The most vulnerable households (women-headed, high number of children and children with disabilities) were the first to receive the pumps. Local farmers also received training in crop planning, pest control and water management to effectively farm their land. ChildFund also distributed seeds and trained community mobilizers to frequently visit and connect with the farmers to provide support.
For most of the farmers, waiting on that first crop to mature was worth it—they received a good yield. In addition to providing their children and the whole family with nutritious food, the surplus crop brought a good income to the family.
Today, many families have reduced the dependency on dry rations and reached self-sufficiency through good farming practices. They have increased their income and are better able to meet needs of their families.
With savings from their successful crops, some families have started a second income-generating enterprise such as raising poultry or starting small businesses. They’re also saving the cost of buying seeds to plant next season by employing the technical knowledge received at the training on how to select and store seeds from the harvest.
Because of the increased income and reduced expenses on food items, families have increased spending on their children’s education. They are now able to send their children to schools in towns and to supplementary classes.
Pushparani is a beneficiary of the program. She lost her husband during the war, and now she and her son live with her parents. “With the support from the project, I was able to start cultivating paddy and vegetable. This was a great thing as I didn’t have a proper source of income. I earned about Rs. 69,000 (US$530) selling the harvest last time. I used it for food, to construct a well, start a small poultry farm and my child’s education. I feel that I have been highly benefited from the project.”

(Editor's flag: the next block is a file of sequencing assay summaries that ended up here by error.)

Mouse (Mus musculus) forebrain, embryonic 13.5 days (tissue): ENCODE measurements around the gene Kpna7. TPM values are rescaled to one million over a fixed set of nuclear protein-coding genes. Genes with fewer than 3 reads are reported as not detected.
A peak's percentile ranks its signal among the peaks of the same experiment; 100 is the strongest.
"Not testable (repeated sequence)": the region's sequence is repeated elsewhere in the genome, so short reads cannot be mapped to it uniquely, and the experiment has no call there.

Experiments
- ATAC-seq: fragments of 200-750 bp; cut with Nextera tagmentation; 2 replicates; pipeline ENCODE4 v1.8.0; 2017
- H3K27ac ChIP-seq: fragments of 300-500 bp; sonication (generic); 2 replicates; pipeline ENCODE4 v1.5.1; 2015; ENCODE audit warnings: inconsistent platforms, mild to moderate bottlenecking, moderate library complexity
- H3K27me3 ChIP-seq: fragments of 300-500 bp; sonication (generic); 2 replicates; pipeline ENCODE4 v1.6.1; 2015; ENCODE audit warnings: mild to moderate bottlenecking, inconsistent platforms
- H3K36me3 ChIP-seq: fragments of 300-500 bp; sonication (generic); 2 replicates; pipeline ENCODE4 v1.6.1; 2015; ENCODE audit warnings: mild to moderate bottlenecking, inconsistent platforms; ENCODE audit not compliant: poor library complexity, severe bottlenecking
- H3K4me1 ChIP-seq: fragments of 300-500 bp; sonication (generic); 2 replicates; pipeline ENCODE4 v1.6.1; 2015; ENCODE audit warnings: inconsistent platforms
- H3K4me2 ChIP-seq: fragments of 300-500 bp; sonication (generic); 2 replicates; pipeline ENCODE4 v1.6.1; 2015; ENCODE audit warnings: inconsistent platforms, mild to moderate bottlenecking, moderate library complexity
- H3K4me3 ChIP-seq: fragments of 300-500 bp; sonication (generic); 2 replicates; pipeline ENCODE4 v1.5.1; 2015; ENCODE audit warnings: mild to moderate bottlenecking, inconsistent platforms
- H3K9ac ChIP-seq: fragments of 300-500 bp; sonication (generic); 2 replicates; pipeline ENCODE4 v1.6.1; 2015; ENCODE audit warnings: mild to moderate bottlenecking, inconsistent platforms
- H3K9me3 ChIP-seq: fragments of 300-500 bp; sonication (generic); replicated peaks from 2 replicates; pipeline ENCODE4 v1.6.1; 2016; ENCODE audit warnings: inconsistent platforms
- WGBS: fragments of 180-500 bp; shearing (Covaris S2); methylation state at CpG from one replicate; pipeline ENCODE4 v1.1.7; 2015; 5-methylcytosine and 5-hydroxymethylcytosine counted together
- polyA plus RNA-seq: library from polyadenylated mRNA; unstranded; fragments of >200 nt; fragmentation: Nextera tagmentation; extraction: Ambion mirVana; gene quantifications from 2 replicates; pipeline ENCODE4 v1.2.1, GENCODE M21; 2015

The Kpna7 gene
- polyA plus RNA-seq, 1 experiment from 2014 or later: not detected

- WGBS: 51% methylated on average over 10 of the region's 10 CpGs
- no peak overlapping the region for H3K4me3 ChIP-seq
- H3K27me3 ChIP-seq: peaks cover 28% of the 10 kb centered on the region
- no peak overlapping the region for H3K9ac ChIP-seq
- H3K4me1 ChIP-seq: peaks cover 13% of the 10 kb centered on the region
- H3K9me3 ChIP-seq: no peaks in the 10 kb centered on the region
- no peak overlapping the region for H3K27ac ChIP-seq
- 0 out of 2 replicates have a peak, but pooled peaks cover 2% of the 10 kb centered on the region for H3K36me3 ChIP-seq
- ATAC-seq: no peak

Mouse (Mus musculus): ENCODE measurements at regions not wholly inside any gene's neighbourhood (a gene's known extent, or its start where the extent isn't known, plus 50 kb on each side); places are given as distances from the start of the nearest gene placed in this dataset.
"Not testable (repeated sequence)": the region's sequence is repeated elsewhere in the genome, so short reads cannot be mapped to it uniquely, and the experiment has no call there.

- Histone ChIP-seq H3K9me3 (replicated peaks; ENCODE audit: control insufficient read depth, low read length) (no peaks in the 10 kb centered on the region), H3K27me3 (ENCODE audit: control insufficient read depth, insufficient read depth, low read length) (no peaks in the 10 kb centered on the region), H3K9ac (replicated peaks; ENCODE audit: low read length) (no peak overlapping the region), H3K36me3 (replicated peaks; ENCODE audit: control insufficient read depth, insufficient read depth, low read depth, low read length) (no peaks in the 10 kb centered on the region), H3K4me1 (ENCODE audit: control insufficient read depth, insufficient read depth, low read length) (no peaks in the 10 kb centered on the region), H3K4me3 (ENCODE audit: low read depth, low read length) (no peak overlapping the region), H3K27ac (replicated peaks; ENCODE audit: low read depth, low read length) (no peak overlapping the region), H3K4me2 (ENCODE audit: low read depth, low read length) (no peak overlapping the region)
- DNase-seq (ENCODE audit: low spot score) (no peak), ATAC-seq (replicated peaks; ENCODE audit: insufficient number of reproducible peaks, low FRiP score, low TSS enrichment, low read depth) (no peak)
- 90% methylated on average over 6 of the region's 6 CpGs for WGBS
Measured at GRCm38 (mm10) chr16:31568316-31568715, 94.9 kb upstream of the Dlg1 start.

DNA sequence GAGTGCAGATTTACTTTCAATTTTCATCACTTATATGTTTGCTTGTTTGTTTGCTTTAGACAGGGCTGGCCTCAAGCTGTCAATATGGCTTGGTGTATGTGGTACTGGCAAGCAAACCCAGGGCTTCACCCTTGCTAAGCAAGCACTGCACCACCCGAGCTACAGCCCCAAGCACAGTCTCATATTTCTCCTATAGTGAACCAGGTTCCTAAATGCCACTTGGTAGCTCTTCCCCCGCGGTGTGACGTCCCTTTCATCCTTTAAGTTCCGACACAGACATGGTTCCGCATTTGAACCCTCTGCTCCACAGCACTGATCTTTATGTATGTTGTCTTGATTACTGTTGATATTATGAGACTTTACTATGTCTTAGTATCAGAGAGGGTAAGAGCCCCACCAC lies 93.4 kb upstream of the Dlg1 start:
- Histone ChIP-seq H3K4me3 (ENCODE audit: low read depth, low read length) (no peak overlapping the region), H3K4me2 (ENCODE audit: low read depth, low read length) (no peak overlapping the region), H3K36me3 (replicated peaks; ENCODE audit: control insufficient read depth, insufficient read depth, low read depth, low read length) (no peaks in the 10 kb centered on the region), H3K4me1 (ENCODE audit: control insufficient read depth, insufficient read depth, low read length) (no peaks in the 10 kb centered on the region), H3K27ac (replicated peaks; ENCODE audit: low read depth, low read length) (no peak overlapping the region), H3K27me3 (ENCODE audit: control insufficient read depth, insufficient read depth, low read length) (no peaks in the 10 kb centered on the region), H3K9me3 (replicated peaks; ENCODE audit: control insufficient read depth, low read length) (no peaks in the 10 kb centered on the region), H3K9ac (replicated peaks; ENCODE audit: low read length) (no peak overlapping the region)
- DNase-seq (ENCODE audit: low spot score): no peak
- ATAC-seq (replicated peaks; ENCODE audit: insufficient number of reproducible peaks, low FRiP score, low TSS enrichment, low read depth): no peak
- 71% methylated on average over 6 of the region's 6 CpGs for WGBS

Peace has brought a new purpose to families in northern Sri Lanka.
Today, as people around the world celebrate the 2012 International Day of Peace, ChildFund Afghanistan’s national director, Palwasha Hassan, reflects on the importance of caring for children during wartime.
War turns everyone’s life upside down, but none more so than a child’s. At ChildFund International, we strive to create environments in Afghanistan where children can learn, play and grow. We want them to have a safe, stable, normal childhood and to grow up in communities where they can become leaders of positive, enduring change that will help bring peace and security to the country.
Children in Afghanistan currently face many issues that impact their future. The mortality rates of infants, children under 5 and mothers are among the world’s highest. Stunted growth due to malnutrition affects more than half of our children. Much of the country’s population lacks access to safe drinking water, which leads to diseases that threaten public health. Child marriage and child labor are particularly prevalent. The life expectancy in Afghanistan is 48 years, compared to 78 in the U.S. Only one in five girls aged 15-24 can read and write.
ChildFund International understands the plight of Afghan children. We are working in this country to help fight these problems so that children can have a brighter future. We’ve trained parents, community leaders and government staff to recognize child protection issues; we’ve supported community-based literacy classes for children and trained their teachers. We’ve provided children with recreational areas in which to play, and we’ve developed health services that include training health workers in how to diagnose and treat illnesses. We’ve helped returnee families rebuild their lives. All told, we have assisted more than half a million children and family members with the support they need to take greater control of their lives and their future.
While many news reports focus on war, we must not forget about the children there. It is time for them to get back on their feet and move in a positive direction. It is the children who will determine Afghanistan’s future.
The International Day of Peace, observed each year on Sept. 21, is a global call for ceasefire and non-violence.
Although war wreaks havoc on the lives of all in its path, children often suffer the most. Many lose parents and caregivers. Others lose their sense of security as critical routines such as school and playtime are disrupted.
Recently ChildFund talked with children and youth in our programs in Afghanistan about their daily lives, their fears and their dreams. Here’s what they had to say: